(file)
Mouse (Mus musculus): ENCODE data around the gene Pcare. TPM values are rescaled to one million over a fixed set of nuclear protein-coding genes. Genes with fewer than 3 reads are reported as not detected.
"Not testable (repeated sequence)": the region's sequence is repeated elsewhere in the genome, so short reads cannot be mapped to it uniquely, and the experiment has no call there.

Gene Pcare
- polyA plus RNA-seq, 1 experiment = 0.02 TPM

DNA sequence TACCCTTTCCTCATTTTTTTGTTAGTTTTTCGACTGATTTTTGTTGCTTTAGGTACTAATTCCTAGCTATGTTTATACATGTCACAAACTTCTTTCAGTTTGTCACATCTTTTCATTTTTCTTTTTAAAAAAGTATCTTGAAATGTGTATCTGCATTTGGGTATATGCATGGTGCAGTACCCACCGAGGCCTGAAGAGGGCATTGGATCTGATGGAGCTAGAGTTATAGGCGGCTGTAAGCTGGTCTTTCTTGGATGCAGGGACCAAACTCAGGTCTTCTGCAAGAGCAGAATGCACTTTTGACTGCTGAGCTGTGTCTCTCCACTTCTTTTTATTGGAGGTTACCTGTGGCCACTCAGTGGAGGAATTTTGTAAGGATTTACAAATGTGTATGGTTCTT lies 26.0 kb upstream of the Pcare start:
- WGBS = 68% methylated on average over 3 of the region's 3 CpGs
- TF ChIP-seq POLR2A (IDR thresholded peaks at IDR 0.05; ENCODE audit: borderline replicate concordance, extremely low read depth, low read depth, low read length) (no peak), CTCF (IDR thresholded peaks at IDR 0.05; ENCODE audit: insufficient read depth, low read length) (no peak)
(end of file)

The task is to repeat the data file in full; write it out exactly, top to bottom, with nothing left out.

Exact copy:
Mouse (Mus musculus): ENCODE data around the gene Pcare. TPM values are rescaled to one million over a fixed set of nuclear protein-coding genes. Genes with fewer than 3 reads are reported as not detected.
"Not testable (repeated sequence)": the region's sequence is repeated elsewhere in the genome, so short reads cannot be mapped to it uniquely, and the experiment has no call there.

Gene Pcare
- polyA plus RNA-seq, 1 experiment = 0.02 TPM

DNA sequence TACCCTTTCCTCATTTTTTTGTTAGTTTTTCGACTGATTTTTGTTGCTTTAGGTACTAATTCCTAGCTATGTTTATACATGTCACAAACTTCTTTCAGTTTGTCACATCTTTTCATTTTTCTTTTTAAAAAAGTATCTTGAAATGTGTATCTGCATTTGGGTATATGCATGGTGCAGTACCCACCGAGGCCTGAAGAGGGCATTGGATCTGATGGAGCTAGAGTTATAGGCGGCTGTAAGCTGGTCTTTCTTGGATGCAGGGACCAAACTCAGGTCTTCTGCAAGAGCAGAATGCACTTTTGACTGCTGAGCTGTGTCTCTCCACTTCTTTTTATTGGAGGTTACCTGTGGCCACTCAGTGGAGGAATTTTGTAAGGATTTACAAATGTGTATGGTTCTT lies 26.0 kb upstream of the Pcare start:
- WGBS = 68% methylated on average over 3 of the region's 3 CpGs
- TF ChIP-seq POLR2A (IDR thresholded peaks at IDR 0.05; ENCODE audit: borderline replicate concordance, extremely low read depth, low read depth, low read length) (no peak), CTCF (IDR thresholded peaks at IDR 0.05; ENCODE audit: insufficient read depth, low read length) (no peak)